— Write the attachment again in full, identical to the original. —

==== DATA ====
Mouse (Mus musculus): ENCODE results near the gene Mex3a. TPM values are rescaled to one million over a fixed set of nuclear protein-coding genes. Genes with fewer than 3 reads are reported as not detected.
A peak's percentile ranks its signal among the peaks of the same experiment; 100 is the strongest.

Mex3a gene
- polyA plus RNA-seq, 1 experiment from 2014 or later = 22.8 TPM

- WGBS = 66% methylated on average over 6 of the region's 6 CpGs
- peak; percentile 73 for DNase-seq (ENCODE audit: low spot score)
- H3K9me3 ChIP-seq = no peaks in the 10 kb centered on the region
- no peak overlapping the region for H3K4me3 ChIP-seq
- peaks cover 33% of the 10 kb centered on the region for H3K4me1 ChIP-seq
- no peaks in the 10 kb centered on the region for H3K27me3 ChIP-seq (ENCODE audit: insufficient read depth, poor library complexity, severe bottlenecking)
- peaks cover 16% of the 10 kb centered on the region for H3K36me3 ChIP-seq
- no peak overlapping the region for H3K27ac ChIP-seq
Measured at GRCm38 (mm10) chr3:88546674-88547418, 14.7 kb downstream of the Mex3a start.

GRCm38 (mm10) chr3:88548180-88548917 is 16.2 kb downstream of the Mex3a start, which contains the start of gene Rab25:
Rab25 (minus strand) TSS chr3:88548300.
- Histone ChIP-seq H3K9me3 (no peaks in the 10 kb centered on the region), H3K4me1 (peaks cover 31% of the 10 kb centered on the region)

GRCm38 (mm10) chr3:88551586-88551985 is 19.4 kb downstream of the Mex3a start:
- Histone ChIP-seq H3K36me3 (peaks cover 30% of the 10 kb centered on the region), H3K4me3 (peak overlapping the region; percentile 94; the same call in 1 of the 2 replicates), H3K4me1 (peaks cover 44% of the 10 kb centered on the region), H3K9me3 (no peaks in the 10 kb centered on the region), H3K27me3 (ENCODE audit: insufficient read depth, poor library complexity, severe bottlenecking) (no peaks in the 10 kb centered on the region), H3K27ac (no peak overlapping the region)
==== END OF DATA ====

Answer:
Mouse (Mus musculus): ENCODE results near the gene Mex3a. TPM values are rescaled to one million over a fixed set of nuclear protein-coding genes. Genes with fewer than 3 reads are reported as not detected.
A peak's percentile ranks its signal among the peaks of the same experiment; 100 is the strongest.

Mex3a gene
- polyA plus RNA-seq, 1 experiment from 2014 or later = 22.8 TPM

- WGBS = 66% methylated on average over 6 of the region's 6 CpGs
- peak; percentile 73 for DNase-seq (ENCODE audit: low spot score)
- H3K9me3 ChIP-seq = no peaks in the 10 kb centered on the region
- no peak overlapping the region for H3K4me3 ChIP-seq
- peaks cover 33% of the 10 kb centered on the region for H3K4me1 ChIP-seq
- no peaks in the 10 kb centered on the region for H3K27me3 ChIP-seq (ENCODE audit: insufficient read depth, poor library complexity, severe bottlenecking)
- peaks cover 16% of the 10 kb centered on the region for H3K36me3 ChIP-seq
- no peak overlapping the region for H3K27ac ChIP-seq
Measured at GRCm38 (mm10) chr3:88546674-88547418, 14.7 kb downstream of the Mex3a start.

GRCm38 (mm10) chr3:88548180-88548917 is 16.2 kb downstream of the Mex3a start, which contains the start of gene Rab25:
Rab25 (minus strand) TSS chr3:88548300.
- Histone ChIP-seq H3K9me3 (no peaks in the 10 kb centered on the region), H3K4me1 (peaks cover 31% of the 10 kb centered on the region)

GRCm38 (mm10) chr3:88551586-88551985 is 19.4 kb downstream of the Mex3a start:
- Histone ChIP-seq H3K36me3 (peaks cover 30% of the 10 kb centered on the region), H3K4me3 (peak overlapping the region; percentile 94; the same call in 1 of the 2 replicates), H3K4me1 (peaks cover 44% of the 10 kb centered on the region), H3K9me3 (no peaks in the 10 kb centered on the region), H3K27me3 (ENCODE audit: insufficient read depth, poor library complexity, severe bottlenecking) (no peaks in the 10 kb centered on the region), H3K27ac (no peak overlapping the region)